When a loved one passes, family members want their inheritance as soon as possible. Unfortunately, it’s not that easy. If a loved one leaves a will and/or a trust, the executor or administrator has a duty to follow the wishes of the decedent and it may take some time to distribute the assets.
Below are some basic steps the executor or administrator may have to take (from https://www.cunninghamlegal.com/california-legal-services/trust-administration-law/)
- Find all the important documents.
- Locating and listing all the assets.
- Review the provisions of the Will and/or Trust.
- Possibly meet with an attorney.
- Establish date of death values for the assets.
- Pay the decedent’s bills.
- Pay the decedent’s taxes (for the Estate).
- Distribute the remaining assets to the heirs and beneficiaries.
Generally, heir and beneficiaries may have to wait 1 to 2 years to receive inheritance monies or assets from the trust or estate. The executor or administrator will make disbursements based on the decedent’s wishes as outlined in the Will and/or Trust.
An article by Albertson & Davidson LLP (https://www.aldavlaw.com/course/course-6-abuse-involving-the-distribution-of-trust-assets/) discusses the “reasonable” timeframe for distributions. Below is a summary:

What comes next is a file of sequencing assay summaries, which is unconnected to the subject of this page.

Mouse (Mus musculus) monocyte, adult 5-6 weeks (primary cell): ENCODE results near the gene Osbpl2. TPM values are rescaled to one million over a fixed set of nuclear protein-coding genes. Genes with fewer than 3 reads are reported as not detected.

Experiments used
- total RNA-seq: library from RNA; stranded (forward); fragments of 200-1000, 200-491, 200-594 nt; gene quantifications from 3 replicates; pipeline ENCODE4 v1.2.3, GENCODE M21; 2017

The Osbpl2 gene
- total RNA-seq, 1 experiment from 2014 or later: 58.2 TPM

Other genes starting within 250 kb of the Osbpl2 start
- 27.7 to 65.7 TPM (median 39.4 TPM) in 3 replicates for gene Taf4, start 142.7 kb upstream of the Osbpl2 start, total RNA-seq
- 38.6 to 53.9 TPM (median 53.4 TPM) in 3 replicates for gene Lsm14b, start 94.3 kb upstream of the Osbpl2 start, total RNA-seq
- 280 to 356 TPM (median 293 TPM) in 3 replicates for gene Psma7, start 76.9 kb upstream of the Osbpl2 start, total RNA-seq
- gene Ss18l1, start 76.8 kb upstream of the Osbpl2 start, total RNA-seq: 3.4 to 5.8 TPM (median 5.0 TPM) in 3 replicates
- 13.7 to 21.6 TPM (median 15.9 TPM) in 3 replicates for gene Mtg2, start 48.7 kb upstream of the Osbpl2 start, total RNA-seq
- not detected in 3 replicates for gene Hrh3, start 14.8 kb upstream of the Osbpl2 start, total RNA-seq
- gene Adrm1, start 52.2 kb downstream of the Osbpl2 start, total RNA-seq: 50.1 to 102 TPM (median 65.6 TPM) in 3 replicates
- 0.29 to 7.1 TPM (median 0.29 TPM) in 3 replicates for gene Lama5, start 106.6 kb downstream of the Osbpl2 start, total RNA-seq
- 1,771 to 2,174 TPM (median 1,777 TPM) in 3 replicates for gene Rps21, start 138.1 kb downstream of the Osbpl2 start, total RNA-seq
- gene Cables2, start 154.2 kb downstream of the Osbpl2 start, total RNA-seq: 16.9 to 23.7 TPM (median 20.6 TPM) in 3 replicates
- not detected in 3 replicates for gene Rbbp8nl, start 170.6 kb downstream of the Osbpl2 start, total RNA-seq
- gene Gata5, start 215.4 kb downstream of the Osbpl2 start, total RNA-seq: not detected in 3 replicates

Where a trust is involved, Probate Code section 16061.7 requires that all trust beneficiaries be given notice. The beneficiaries then have 120 days to object to the terms of the trust. Probate Code section 16061.9(c) “allows a trustee to consider this 120-day period in deciding when to make trust distributions.
Issues that can further delay the distribution of assets include real estate that has to be repaired and sold, tax issues, disputed debts, death of a beneficiary, or even steps to remove the trustee.
From personal work experience, issues also arise during litigation matters as to an inheritance. Upon the death of the trustee, some assume the beneficiary automatically inherits everything at that moment. However, the beneficiary receives the inheritance upon distribution of the asset(s). In other words, it may take 1-2 years to receive the distribution. Up until the time of distribution, the beneficiary does not own or possess the asset.
Categorized in: Legal Procedure
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